A SIP VoIP phone looks similair to a regular desktop phone but doesn’t need any adapters. It plugs straight into the Ethernet port on your router and once again this is completely separate from your PC. A VoIP phone offers the best call quality but will typically be the most expensive option. Once again there are a large number of manufacturers producing SIP compatible phones and in practice any SIP compatible device will work with any VoIP provider offering a SIP service.
The main advantages of a true VoIP phone over an ATA are the ability to have dedicated keys for phone functions (such as DND or voicemail) and the fact many phones these days have large LCD screens allowing you to do cool things such as running XML based applications. Call quality of a true VoIP phone will also typically be superior and additional high quality voice codecs like G.722 are also available.
So why would I want to move to VoIP?
The reality is that all voice calling is moving towards VoIP. In around 5 years time Telecom will have moved most of it’s voice calling to VoIP equipment. As a normal phone user you won’t notice any difference, you will still receive a dialtone when you pick up your regular home phone. This dialtone however won’t be coming from Telecom’s legacy analogue NEAX phone exchanges, it will typically be coming from a line card in your nearest Telecom road side cabinet. This line card will connect to Telecom’s IMS network and will be completely IP based. Right now both Vodafone and Orcon are doing this on their Orcon+ and Vodafone Red networks however neither network will allow you to connect a VoIP phone or ATA directly to their VoIP network, you’re stuck with having to use a regular analogue phone running off your incoming phoneline.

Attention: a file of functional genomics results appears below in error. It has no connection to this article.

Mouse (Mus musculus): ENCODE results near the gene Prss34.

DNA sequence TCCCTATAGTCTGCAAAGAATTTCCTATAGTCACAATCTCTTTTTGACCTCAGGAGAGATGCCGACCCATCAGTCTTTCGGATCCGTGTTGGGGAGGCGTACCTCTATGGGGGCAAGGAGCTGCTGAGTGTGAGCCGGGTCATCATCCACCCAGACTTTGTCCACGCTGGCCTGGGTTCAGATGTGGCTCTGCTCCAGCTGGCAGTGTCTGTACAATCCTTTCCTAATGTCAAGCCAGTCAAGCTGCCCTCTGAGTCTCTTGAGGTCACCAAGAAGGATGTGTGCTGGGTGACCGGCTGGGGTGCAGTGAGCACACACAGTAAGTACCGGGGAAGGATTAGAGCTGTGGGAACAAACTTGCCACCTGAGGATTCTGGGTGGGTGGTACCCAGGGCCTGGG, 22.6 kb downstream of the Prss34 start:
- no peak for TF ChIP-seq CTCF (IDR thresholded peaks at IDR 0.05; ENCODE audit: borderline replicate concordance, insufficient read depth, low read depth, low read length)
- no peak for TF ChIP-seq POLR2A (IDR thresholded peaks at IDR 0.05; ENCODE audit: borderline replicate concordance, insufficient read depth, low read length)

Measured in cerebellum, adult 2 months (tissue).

There are two main reasons people are adopting VoIP right now. First off they’re choosing to use a VoIP provider for all calling rather than legacy analogue POTS (plain old telephone service) or ISDN voice services provided to Telecom or TelstraClear. With unbundled internet connections (the ability to receive an internet connection without the requirement for a phoneline) people are able to completely replace their existing phonelines with a VoIP based solution and benefit from the advanced features that are on offer that simply can’t be delivered cost effectively over traditional POTS based telephony.